Monday, 21 December 2009

Did the Ancient Egyptians use Teasels?

We have not yet found evidence for carders in Ancient or Coptic Egypt and there has been some discussion as to whether teasels where used. Angela has been getting advice from a botanist friend, Ian, who says:

- Teasel, alias Dipsacus fullonum, is found naturally from Western Europe (mostly a line south of the Pennines eastwards), right across to Russia, and across North Africa and right into Turkey. It favours heavy soils, so I imagine would be very much at home on regions of the Nile Delta.
- There is no other plant I can find in the flora of Egypt that has dried flower (seed) heads that would do as good a job.
- My conclusion is that teasel was available and put to good use by the ancient Egyptians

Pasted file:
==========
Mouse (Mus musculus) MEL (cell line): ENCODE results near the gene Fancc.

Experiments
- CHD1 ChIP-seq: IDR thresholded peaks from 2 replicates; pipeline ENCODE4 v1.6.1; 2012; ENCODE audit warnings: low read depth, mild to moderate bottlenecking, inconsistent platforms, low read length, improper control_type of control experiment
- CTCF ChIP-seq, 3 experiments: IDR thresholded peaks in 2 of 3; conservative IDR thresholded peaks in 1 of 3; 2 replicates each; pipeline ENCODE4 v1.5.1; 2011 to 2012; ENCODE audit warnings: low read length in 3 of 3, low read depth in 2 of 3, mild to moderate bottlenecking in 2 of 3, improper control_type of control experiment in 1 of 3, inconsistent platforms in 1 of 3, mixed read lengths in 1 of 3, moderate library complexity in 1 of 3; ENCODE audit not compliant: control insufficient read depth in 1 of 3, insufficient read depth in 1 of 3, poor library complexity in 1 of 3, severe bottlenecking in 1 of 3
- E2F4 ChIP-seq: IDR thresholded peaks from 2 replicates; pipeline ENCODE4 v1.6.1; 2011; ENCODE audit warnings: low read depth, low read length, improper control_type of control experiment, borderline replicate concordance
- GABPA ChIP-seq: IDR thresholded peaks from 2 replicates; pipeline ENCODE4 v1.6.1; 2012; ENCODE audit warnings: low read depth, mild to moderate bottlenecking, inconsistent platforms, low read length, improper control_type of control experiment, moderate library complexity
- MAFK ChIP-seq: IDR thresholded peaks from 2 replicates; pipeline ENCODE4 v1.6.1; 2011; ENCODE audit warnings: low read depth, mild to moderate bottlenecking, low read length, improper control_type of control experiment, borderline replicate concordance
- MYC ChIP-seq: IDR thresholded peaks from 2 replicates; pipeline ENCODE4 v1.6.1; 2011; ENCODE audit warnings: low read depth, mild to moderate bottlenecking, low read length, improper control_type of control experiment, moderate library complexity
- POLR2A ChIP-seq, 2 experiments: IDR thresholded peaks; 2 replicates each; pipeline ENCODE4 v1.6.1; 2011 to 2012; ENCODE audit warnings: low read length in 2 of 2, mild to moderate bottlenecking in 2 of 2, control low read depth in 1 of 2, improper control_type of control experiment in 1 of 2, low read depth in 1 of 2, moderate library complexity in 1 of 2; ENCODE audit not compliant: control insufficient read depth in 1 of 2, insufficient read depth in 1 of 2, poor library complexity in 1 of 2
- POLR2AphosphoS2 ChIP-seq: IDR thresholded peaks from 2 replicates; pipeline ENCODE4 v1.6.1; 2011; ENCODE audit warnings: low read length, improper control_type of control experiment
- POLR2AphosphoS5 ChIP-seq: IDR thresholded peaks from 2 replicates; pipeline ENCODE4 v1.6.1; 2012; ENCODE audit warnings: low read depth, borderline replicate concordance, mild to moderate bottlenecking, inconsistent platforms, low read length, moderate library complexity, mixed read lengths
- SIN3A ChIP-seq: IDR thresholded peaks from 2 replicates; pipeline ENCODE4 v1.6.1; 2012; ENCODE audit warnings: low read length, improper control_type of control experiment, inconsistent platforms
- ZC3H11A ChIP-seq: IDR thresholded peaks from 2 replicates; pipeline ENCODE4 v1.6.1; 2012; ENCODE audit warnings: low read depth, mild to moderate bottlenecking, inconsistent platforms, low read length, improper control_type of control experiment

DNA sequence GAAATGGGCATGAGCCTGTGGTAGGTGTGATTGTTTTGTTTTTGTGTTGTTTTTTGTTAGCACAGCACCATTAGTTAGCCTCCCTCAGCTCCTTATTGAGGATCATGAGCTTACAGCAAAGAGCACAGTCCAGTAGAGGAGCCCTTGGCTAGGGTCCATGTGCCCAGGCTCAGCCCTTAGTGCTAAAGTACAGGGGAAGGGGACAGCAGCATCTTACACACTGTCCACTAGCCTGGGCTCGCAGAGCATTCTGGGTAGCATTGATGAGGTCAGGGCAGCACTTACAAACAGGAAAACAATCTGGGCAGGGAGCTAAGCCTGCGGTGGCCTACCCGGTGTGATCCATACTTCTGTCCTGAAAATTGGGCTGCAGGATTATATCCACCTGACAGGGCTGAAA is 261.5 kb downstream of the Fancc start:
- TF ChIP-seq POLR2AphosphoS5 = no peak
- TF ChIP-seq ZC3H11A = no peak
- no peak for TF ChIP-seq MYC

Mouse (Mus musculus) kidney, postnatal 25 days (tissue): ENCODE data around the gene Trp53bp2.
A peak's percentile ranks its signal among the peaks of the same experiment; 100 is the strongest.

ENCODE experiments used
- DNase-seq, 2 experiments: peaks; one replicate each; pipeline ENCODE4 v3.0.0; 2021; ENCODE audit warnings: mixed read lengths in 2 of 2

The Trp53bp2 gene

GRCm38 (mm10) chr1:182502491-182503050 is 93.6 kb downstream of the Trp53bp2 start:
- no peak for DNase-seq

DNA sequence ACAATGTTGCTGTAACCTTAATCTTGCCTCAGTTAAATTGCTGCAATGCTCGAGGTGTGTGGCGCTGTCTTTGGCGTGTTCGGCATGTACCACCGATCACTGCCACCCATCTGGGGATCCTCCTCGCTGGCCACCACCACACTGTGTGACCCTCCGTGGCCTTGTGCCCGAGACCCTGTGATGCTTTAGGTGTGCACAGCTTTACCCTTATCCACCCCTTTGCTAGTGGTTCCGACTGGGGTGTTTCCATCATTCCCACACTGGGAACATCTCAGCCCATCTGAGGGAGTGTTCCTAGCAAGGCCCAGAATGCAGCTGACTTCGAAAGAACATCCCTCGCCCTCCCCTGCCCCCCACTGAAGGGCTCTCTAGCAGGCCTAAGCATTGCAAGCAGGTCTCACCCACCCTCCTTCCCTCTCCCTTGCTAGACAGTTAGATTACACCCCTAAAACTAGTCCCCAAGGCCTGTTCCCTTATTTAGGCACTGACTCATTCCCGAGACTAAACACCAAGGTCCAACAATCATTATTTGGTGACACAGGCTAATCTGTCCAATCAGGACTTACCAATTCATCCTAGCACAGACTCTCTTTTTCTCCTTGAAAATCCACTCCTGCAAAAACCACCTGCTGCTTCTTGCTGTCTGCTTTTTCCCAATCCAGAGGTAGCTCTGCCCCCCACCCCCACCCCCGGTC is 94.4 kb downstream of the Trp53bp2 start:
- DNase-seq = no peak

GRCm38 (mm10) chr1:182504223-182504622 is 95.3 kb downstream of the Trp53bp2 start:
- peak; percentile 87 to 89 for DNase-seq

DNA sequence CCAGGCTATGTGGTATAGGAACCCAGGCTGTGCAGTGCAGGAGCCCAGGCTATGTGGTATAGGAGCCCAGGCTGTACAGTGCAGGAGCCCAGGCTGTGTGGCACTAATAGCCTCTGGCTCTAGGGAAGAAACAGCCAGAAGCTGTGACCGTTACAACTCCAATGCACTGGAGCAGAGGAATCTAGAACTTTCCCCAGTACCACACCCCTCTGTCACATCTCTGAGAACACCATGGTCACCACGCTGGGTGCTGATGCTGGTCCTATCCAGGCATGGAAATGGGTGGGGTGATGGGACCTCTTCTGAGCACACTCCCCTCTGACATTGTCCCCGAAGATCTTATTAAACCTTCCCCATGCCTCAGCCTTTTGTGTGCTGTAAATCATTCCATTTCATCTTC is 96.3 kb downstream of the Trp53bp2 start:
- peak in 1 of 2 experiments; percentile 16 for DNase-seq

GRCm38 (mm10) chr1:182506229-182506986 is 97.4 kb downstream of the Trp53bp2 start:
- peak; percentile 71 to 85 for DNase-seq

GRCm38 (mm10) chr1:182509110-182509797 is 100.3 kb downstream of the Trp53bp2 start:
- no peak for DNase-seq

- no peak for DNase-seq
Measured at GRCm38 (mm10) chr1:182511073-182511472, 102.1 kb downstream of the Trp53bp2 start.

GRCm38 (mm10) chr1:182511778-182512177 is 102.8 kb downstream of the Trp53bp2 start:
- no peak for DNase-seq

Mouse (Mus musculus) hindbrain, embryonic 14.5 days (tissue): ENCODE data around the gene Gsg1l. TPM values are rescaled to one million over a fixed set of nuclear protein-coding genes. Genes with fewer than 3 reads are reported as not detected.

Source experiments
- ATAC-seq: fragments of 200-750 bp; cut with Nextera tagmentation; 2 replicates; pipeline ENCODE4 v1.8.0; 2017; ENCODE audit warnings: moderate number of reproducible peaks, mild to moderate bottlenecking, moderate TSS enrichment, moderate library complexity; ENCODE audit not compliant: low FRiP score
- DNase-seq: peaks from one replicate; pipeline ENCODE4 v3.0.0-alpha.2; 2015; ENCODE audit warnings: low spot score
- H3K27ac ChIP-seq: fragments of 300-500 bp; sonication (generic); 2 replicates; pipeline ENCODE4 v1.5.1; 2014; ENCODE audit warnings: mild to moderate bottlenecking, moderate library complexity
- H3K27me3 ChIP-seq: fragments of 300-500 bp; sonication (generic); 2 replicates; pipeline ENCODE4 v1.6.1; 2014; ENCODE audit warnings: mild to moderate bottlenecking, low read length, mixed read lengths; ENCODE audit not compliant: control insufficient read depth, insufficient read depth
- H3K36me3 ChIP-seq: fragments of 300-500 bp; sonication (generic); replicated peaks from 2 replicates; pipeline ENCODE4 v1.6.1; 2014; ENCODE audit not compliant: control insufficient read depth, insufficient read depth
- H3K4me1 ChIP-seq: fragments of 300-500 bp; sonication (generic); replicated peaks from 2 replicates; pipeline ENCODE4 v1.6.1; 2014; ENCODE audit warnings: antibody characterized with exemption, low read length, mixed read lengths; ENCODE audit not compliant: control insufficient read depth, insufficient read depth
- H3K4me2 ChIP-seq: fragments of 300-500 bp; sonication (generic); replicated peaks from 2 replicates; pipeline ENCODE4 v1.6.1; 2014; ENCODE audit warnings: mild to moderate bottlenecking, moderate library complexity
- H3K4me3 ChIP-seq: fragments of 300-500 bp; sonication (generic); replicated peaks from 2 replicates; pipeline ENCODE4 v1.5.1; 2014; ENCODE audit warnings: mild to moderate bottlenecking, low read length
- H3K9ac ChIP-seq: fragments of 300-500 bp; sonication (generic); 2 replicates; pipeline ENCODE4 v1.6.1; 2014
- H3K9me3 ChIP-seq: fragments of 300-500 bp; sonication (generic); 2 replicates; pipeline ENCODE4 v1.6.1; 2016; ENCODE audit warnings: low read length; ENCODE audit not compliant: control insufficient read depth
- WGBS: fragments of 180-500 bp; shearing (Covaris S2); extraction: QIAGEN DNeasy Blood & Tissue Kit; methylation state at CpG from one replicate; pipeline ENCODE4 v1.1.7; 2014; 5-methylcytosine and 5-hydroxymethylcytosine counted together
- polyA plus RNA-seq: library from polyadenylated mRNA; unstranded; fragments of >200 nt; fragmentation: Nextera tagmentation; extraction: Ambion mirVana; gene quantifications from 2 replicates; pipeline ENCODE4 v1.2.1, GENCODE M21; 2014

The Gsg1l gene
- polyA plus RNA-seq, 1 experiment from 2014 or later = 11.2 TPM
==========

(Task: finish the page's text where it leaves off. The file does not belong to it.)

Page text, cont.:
Wednesday, 9 December 2009

In a Spin!

Today we tried spinning but first some information from Charlotte about spinning in Ancient Egypt!

There were different methods of spinning in ancient Egypt using the drop spindle, all depicted in tombs from the Middle Kingdom onwards.

The ‘grasped spindle’ technique, shows the rove pulled from a basket through a ring or a forked stick, and spun onto the spindle which is rolled between the hands.

The ‘supported spindle’ technique, where the spindle rolled down the knee to twist it. This will be the method we will be working on today to create enough wool to include in our socks.

Well we tried it and found it very difficult to do in a skirt. Fortunately Sally could show other people in a far more expert way than me, but Angela manged it, just:

It gives us all a lot to do over Christmas and we got into a festive mood by eating home-made mince pies (I'd have taken a picture but we ate them all).